Goodwin Liu’s First Three Months on the California Supreme Court

Goodwin Liu now has been an associate justice of the California Supreme Court for just over three months. And while he has not yet written a majority, dissenting, or concurring opinion, the (very) early returns suggest that the comparisons between Justice Liu and former Chief Justice Rose Bird that circulated at the time of his nomination to the court may have been a tad overstated.

Bird’s tenure as chief justice ended in no small part because of her perceived absolutist stance on the death penalty. Just yesterday, the California Supreme Court reversed two capital convictions, finding that the trial court had improperly discharged a juror. Was this the work of Justice Liu, reviving the spirit of the Bird court? Well, no. The unanimous opinion was authored by Justice Carol Corrigan, a Schwarzenegger appointee.

Meanwhile, just last month the court unanimously affirmed judgments of death in two separate cases. Though neither matter raised particularly complex issues, Justice Liu’s votes in these cases belie suggestions that, if placed in a position to review capital cases, he would “overrule death penalty convictions given any excuse, no matter how far-fetched.”

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3 Responses

  1. I’ll accept that comparisons of Professor Liu to Rose Bird were a bit hyperbolic, but a new justice’s participation in a few unanimous opinions is hardly dispositive of anything, and provides no meaningful indication of how that justice will rule in cases in which his or her vote could make the difference.


  2. Paul Horwitz says:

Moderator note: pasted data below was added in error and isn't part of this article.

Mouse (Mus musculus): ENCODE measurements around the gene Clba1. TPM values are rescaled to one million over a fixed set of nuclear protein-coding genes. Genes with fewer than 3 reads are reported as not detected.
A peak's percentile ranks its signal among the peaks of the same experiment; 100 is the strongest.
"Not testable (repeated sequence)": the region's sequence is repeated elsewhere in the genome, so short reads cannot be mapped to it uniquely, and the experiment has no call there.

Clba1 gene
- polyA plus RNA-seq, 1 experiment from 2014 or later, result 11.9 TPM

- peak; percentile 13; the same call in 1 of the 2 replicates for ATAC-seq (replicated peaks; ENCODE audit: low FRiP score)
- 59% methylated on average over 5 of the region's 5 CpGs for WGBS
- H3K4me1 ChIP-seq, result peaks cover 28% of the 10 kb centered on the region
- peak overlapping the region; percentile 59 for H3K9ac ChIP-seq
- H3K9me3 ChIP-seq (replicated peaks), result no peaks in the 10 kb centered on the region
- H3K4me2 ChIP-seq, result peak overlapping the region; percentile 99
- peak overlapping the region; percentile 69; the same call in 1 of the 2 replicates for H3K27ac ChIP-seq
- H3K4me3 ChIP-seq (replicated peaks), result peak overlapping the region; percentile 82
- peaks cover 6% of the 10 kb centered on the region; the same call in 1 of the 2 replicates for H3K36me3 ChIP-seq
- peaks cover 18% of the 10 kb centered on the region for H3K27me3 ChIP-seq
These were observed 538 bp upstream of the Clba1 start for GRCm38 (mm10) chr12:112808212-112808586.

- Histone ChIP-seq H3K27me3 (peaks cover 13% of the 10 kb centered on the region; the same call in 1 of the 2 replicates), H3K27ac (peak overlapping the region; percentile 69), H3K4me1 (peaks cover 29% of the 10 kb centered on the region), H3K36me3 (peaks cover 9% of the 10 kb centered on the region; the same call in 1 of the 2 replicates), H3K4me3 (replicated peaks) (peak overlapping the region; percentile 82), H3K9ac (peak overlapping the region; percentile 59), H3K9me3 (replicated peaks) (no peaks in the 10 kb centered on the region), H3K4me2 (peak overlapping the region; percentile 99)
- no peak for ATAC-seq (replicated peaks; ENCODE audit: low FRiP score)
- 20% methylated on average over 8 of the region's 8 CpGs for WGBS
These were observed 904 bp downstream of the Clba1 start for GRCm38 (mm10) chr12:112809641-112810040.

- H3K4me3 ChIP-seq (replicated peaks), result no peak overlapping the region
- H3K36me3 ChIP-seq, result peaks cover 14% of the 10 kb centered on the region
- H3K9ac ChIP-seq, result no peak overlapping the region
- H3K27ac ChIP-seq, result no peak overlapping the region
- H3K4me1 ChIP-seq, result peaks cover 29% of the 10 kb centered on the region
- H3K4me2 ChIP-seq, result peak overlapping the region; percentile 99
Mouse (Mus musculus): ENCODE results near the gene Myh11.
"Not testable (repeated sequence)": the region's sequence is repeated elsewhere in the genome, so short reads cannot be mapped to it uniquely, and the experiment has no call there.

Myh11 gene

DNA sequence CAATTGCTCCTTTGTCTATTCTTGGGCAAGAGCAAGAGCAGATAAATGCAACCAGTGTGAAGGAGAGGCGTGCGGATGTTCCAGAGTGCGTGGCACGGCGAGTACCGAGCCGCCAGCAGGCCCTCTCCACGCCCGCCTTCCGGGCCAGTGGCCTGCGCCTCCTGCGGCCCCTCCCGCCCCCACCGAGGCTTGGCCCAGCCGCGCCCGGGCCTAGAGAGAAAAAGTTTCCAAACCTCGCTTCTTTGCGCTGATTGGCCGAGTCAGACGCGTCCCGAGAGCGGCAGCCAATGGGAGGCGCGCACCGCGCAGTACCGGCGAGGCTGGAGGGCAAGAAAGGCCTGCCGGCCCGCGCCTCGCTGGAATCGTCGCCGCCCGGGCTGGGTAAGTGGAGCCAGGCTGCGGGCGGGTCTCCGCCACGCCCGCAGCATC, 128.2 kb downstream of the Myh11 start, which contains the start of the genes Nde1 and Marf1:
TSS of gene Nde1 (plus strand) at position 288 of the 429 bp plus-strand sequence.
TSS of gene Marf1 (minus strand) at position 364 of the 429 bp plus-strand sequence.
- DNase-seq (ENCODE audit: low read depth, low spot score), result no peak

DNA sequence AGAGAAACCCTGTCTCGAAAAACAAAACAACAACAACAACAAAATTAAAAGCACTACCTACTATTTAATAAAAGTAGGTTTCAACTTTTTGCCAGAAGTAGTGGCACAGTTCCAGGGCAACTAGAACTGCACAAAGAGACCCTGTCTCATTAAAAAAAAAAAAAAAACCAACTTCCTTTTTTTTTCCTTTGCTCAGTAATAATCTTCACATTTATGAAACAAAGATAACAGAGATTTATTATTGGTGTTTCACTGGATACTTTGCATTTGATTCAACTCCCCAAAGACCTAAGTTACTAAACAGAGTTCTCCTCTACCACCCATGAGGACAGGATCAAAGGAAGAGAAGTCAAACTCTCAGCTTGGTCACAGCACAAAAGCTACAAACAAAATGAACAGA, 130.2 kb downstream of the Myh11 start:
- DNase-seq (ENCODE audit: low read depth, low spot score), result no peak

I think comparisons of Liu to Bird are more than a bit hyperbolic, and certainly highly premature. But I agree with Jonathan: it’s way too early to say anything about how Goodwin (with whom I worked in private practice, and for whom I have great professional respect) will shape up as a state supreme court justice. Whether the early comparisons between Liu and Bird were overstated or not, I think it’s really too early to conclude anything about whether the comparison will ultimately be overstated or not. That’s not meant to be some kind of harsh criticism: as a blogger, I know that the beast is always demanding to be fed. I just think it’s too early to say anything at all, one way or the other, except perhaps that it is not true that Liu will never, ever vote to affirm a death sentence.

  3. Kyle says:

    @Jonathan and Paul: I don’t disagree with either of you; hence the measured tone of the post. My simple point is that, contrary to what some observers said at the time of his nomination, it appears that Justice Liu won’t reflexively vote to reverse any and all death sentences appealed to the California Supreme Court. This is not to say that he will not compile an otherwise liberal record; time will tell, on that.